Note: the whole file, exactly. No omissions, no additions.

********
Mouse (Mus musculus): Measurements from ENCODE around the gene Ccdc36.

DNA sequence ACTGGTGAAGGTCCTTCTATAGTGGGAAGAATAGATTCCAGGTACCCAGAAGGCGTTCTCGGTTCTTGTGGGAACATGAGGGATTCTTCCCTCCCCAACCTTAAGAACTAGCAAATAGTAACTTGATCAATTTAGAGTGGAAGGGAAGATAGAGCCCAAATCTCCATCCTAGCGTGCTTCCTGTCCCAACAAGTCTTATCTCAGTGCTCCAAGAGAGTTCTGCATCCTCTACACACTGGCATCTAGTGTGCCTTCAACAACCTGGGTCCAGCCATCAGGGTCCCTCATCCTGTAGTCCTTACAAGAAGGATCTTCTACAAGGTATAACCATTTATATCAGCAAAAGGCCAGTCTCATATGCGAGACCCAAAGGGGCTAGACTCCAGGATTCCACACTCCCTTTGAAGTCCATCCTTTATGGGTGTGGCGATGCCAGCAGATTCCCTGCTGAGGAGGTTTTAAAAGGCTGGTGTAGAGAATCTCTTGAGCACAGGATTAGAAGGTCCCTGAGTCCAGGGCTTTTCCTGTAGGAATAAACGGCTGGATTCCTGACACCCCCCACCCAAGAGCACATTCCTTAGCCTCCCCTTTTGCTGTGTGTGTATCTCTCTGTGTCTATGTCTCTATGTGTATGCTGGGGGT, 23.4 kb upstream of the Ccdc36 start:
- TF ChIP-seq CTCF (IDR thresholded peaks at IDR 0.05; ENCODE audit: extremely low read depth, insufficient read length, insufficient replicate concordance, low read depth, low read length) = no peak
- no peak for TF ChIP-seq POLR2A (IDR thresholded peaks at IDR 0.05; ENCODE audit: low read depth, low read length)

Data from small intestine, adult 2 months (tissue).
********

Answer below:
Mouse (Mus musculus): Measurements from ENCODE around the gene Ccdc36.

DNA sequence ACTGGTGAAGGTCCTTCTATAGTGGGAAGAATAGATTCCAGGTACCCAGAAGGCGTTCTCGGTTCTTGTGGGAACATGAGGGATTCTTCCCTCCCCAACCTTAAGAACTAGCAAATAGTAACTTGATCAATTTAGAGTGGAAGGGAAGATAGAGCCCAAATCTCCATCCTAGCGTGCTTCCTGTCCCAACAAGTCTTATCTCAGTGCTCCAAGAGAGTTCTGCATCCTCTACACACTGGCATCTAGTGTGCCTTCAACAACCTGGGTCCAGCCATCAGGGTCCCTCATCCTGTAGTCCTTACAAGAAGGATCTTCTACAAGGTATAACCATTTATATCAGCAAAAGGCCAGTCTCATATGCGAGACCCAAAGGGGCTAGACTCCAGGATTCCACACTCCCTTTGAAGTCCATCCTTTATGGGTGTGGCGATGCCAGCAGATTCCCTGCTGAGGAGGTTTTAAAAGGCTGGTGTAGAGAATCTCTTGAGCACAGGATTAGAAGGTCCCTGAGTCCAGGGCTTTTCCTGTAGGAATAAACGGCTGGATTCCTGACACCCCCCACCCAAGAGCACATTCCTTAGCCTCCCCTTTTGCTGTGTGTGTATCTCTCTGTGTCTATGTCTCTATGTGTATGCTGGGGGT, 23.4 kb upstream of the Ccdc36 start:
- TF ChIP-seq CTCF (IDR thresholded peaks at IDR 0.05; ENCODE audit: extremely low read depth, insufficient read length, insufficient replicate concordance, low read depth, low read length) = no peak
- no peak for TF ChIP-seq POLR2A (IDR thresholded peaks at IDR 0.05; ENCODE audit: low read depth, low read length)

Data from small intestine, adult 2 months (tissue).